Story of Healing

Janora Himes

Grant Parish


"My first memory of being in the CICU at Children’s was being able to hold and feed her by myself, which was really special. "

When Deashlee Himes was about 13 weeks pregnant with her first child, she learned through an ultrasound that her baby girl would have an extra special heart. The baby, in utero, was diagnosed with hypoplastic left heart syndrome, in layman’s terms, the left side of the baby’s heart was underdeveloped.  

Deashlee’s birth plan was to give birth in Alexandria, LA, close to her home in Grant Parish, then have the baby transferred to Children’s Hospital New Orleans for heart surgery. Deashlee gave birth to her nine-pound bundle of joy, Janora Lee, on January 18, via cesarean section. Immediately after birth, little Janora was taken to the Neonatal Intensive Care Unit (NICU), and as soon as Deashlee was able, she visited the NICU to hold her baby for the first time. After five days in the NICU at her birthing hospital, Janora was transferred by medical van to Children’s Hospital New Orleans.  

“Janora was supposed to be transferred by the helicopter,” recalled Deashlee. “But the weather was freezing cold and icy, so they took her in the van while my parents and I drove behind it.” 

When baby Janora and Deashlee arrived at Children’s Hospital New Orleans, the Cardiac Intensive Care Unit (CICU) team was waiting to welcome them.  

“My first memory of being in the CICU at Children’s was being able to hold and feed her by myself, which was really special,” said Deashlee.  

Janora spent a week in the Children’s Hospital CICU before she underwent the first of three surgeries to repair her heart, which allowed her doctors to observe her and best prepare for the procedure ahead. Children’s Hospital cardiothoracic surgeons, Dr. Frank Pigula and Dr. Timothy Pettitt performed Janora’s first surgery, which mom said felt like it took all day. “I was a mess! I was nervous and worried, just sitting by myself, but the staff in the operating room used an app to give me updates and let me know how well she was doing, so that brought me comfort,” explained Deashlee.  

Following her first surgery, recovery was rough. Before Janora could be discharged to finally go home, she had to be able to eat. This posed a significant challenge in her recovery, because after each feeding, she would aspirate. Imaging tests were done to see how Janora was ingesting formula, and it was decided that she would need a Gastrostomy tube, or a G-Tube, inserted into the stomach to be fed. After the tube was placed by Children’s Hospital general surgeon, Dr. Fabienne Gray, Janora was finally able to go home to Grant parish for the very first time.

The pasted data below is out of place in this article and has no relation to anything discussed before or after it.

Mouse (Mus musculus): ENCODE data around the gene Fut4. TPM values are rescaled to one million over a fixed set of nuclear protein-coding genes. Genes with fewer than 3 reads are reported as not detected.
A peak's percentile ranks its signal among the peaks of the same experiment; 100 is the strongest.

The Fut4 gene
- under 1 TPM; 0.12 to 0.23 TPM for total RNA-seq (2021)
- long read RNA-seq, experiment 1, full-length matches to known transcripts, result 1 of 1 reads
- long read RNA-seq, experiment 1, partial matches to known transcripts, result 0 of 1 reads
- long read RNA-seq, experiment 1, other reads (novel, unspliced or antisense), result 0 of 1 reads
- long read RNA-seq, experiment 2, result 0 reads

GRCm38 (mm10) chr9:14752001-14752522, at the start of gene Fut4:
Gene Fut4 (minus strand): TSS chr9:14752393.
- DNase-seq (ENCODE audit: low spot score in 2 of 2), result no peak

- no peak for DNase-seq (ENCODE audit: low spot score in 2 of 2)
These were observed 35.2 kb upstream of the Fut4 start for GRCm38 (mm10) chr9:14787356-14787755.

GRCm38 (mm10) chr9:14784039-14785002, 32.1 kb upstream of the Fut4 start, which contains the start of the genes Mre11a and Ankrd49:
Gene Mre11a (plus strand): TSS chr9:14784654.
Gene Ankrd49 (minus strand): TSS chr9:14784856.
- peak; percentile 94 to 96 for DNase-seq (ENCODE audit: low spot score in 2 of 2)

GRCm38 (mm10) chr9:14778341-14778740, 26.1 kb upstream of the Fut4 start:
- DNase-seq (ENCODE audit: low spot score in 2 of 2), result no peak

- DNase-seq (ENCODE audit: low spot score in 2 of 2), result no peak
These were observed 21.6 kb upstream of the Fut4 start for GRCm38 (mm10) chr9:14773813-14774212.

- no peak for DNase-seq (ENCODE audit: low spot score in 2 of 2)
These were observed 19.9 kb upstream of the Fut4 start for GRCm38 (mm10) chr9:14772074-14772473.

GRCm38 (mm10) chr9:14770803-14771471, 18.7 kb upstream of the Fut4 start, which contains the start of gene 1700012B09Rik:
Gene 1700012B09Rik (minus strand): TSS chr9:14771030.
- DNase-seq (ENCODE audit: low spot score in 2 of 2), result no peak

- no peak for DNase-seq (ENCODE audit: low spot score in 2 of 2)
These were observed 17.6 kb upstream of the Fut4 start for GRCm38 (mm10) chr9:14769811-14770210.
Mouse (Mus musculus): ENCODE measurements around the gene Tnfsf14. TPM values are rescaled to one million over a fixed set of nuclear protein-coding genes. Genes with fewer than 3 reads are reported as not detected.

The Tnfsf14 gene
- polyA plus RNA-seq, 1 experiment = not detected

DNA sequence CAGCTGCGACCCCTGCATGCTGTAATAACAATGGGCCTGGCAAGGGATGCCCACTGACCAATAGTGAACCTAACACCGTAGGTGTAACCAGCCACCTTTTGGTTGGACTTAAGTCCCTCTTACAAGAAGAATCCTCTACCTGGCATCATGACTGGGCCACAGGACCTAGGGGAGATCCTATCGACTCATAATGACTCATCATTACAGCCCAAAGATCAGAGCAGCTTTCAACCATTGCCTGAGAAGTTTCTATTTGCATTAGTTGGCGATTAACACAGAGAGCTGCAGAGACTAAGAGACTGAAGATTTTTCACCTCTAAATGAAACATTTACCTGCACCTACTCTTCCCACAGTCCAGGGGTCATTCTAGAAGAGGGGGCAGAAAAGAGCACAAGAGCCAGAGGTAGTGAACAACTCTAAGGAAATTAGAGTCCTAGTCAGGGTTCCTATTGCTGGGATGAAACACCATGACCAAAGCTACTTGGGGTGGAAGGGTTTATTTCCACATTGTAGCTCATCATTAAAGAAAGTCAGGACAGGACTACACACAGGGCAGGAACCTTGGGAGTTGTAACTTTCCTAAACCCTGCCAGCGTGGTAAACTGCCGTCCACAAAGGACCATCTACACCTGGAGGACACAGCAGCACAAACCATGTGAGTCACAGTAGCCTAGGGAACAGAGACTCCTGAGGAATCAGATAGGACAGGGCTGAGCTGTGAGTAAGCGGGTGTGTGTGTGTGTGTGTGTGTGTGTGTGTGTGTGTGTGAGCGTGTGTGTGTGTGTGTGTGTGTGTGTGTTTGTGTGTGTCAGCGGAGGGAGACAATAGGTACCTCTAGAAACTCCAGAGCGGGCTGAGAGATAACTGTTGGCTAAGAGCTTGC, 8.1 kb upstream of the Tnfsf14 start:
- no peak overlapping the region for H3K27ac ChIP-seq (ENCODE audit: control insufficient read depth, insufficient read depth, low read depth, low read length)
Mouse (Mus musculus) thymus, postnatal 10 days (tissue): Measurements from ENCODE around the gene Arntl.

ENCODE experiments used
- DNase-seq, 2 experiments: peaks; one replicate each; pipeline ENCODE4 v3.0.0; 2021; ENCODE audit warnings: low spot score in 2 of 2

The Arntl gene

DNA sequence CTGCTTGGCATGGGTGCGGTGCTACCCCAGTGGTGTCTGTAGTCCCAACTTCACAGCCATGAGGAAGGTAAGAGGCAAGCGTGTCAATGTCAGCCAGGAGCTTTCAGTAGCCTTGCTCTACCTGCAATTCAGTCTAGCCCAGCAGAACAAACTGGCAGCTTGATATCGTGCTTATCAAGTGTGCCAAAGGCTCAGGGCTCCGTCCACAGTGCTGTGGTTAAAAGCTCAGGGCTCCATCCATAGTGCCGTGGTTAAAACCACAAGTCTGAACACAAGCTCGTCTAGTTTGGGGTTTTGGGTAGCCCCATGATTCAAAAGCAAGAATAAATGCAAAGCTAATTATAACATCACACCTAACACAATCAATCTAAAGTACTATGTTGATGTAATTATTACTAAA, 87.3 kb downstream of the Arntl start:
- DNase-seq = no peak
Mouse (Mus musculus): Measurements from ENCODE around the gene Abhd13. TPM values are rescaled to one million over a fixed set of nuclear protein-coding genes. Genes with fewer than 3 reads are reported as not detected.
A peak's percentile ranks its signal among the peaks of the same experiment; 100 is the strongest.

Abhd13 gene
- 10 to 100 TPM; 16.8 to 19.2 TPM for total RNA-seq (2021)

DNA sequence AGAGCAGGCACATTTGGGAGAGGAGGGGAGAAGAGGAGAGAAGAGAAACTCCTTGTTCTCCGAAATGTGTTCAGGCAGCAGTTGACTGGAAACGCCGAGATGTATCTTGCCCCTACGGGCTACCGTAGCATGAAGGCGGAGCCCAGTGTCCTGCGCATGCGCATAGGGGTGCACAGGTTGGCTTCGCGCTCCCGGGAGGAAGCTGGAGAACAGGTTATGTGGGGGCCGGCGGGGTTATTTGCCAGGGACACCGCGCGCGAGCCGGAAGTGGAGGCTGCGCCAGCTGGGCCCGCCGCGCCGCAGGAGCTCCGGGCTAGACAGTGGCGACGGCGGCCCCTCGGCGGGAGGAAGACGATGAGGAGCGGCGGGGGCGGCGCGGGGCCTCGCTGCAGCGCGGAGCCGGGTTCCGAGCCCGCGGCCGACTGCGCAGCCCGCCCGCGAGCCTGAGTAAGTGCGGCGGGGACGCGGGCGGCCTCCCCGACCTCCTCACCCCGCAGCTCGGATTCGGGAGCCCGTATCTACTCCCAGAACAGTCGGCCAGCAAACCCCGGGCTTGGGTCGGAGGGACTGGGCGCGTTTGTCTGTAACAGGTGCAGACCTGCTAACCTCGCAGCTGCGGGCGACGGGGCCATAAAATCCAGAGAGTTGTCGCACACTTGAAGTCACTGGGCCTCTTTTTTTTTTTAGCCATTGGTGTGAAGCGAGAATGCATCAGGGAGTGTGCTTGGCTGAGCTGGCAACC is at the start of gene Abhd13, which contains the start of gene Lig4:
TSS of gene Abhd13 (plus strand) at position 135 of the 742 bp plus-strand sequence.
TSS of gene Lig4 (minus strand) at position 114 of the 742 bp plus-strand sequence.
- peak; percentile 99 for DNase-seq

Three months later, six-month-old Janora, her mother, and her grandparents returned to New Orleans for the second heart surgery. She recovered quickly from her second surgery, and Deashlee felt more at ease, knowing how the process would go and even having familiar faces caring for Janora in the CICU. At the end of her week-long recovery, just as the Himeses were about to head home, Deashlee’s mother, Brenda, became very ill. “She is a heart patient herself, who had two major heart attacks, so when she started having these episodes right as we were about to go home, I thought the worst and panicked,” said Deashlee. But the Children’s Hospital Heart Center Team, the same team that cares for Janora, sprang into action to help her grandmother. Brenda had an electrocardiogram (EKG) and was stabilized enough to go home. “The Children’s Hospital team took great care of my daughter and my mom,” said Deashlee.  

Today, Janora is a happy, inquisitive nine-month-old, who is reaching every milestone with ease. She is now eating by mouth, which means, her G-Tube can be removed soon. Janora sits up on her own, is beginning to crawl, and loves to laugh, sing and say her favorite word, ‘mama.’ She receives follow-up care with her cardiologist every three months, and Deashlee looks forward to the day that they will return to Children’s Hospital to have her third and final heart surgery. “After that, she will have a mostly normal life,” said Deashlee.  

Click here to learn more about the Heart Center at Children’s Hospital.